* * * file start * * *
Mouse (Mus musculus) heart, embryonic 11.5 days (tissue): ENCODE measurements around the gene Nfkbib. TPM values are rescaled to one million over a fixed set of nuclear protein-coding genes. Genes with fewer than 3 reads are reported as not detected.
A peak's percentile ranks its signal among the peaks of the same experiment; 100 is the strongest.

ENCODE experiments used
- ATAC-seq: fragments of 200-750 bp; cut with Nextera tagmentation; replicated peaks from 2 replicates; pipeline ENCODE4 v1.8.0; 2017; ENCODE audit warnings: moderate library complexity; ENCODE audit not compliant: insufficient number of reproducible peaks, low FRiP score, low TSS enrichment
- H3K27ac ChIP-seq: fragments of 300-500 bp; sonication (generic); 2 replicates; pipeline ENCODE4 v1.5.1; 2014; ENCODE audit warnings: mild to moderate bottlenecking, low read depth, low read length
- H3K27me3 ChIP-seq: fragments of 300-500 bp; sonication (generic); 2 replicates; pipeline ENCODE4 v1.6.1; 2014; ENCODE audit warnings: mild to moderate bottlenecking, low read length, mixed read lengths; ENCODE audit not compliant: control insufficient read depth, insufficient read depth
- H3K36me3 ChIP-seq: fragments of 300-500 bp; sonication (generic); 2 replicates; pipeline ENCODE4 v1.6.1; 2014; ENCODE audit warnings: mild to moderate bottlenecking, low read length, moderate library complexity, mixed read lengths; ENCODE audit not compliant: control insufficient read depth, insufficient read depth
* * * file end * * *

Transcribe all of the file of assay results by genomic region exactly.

Mouse (Mus musculus) heart, embryonic 11.5 days (tissue): ENCODE measurements around the gene Nfkbib. TPM values are rescaled to one million over a fixed set of nuclear protein-coding genes. Genes with fewer than 3 reads are reported as not detected.
A peak's percentile ranks its signal among the peaks of the same experiment; 100 is the strongest.

ENCODE experiments used
- ATAC-seq: fragments of 200-750 bp; cut with Nextera tagmentation; replicated peaks from 2 replicates; pipeline ENCODE4 v1.8.0; 2017; ENCODE audit warnings: moderate library complexity; ENCODE audit not compliant: insufficient number of reproducible peaks, low FRiP score, low TSS enrichment
- H3K27ac ChIP-seq: fragments of 300-500 bp; sonication (generic); 2 replicates; pipeline ENCODE4 v1.5.1; 2014; ENCODE audit warnings: mild to moderate bottlenecking, low read depth, low read length
- H3K27me3 ChIP-seq: fragments of 300-500 bp; sonication (generic); 2 replicates; pipeline ENCODE4 v1.6.1; 2014; ENCODE audit warnings: mild to moderate bottlenecking, low read length, mixed read lengths; ENCODE audit not compliant: control insufficient read depth, insufficient read depth
- H3K36me3 ChIP-seq: fragments of 300-500 bp; sonication (generic); 2 replicates; pipeline ENCODE4 v1.6.1; 2014; ENCODE audit warnings: mild to moderate bottlenecking, low read length, moderate library complexity, mixed read lengths; ENCODE audit not compliant: control insufficient read depth, insufficient read depth